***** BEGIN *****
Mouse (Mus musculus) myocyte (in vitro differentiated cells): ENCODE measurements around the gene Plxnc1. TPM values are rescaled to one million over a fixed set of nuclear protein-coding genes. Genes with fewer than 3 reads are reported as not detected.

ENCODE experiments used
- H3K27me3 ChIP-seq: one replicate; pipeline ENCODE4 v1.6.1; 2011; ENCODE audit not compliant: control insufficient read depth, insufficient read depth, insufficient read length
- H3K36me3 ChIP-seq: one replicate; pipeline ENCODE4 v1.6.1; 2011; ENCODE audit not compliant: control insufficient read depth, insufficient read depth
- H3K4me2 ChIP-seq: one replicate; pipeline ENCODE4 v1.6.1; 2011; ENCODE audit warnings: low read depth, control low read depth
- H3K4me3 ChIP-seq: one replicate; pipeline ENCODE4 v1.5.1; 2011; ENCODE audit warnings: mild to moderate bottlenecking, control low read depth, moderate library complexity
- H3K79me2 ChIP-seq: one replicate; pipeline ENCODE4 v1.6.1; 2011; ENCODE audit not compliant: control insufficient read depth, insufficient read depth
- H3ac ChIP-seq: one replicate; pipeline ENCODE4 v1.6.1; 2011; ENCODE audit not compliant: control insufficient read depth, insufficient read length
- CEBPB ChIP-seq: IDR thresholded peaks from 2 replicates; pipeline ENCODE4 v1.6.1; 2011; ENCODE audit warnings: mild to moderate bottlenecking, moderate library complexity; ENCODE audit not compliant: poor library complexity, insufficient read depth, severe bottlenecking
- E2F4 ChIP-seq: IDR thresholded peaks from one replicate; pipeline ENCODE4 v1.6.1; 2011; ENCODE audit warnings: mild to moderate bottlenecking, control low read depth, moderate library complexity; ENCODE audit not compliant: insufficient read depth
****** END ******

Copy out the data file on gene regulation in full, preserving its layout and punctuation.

Mouse (Mus musculus) myocyte (in vitro differentiated cells): ENCODE measurements around the gene Plxnc1. TPM values are rescaled to one million over a fixed set of nuclear protein-coding genes. Genes with fewer than 3 reads are reported as not detected.

ENCODE experiments used
- H3K27me3 ChIP-seq: one replicate; pipeline ENCODE4 v1.6.1; 2011; ENCODE audit not compliant: control insufficient read depth, insufficient read depth, insufficient read length
- H3K36me3 ChIP-seq: one replicate; pipeline ENCODE4 v1.6.1; 2011; ENCODE audit not compliant: control insufficient read depth, insufficient read depth
- H3K4me2 ChIP-seq: one replicate; pipeline ENCODE4 v1.6.1; 2011; ENCODE audit warnings: low read depth, control low read depth
- H3K4me3 ChIP-seq: one replicate; pipeline ENCODE4 v1.5.1; 2011; ENCODE audit warnings: mild to moderate bottlenecking, control low read depth, moderate library complexity
- H3K79me2 ChIP-seq: one replicate; pipeline ENCODE4 v1.6.1; 2011; ENCODE audit not compliant: control insufficient read depth, insufficient read depth
- H3ac ChIP-seq: one replicate; pipeline ENCODE4 v1.6.1; 2011; ENCODE audit not compliant: control insufficient read depth, insufficient read length
- CEBPB ChIP-seq: IDR thresholded peaks from 2 replicates; pipeline ENCODE4 v1.6.1; 2011; ENCODE audit warnings: mild to moderate bottlenecking, moderate library complexity; ENCODE audit not compliant: poor library complexity, insufficient read depth, severe bottlenecking
- E2F4 ChIP-seq: IDR thresholded peaks from one replicate; pipeline ENCODE4 v1.6.1; 2011; ENCODE audit warnings: mild to moderate bottlenecking, control low read depth, moderate library complexity; ENCODE audit not compliant: insufficient read depth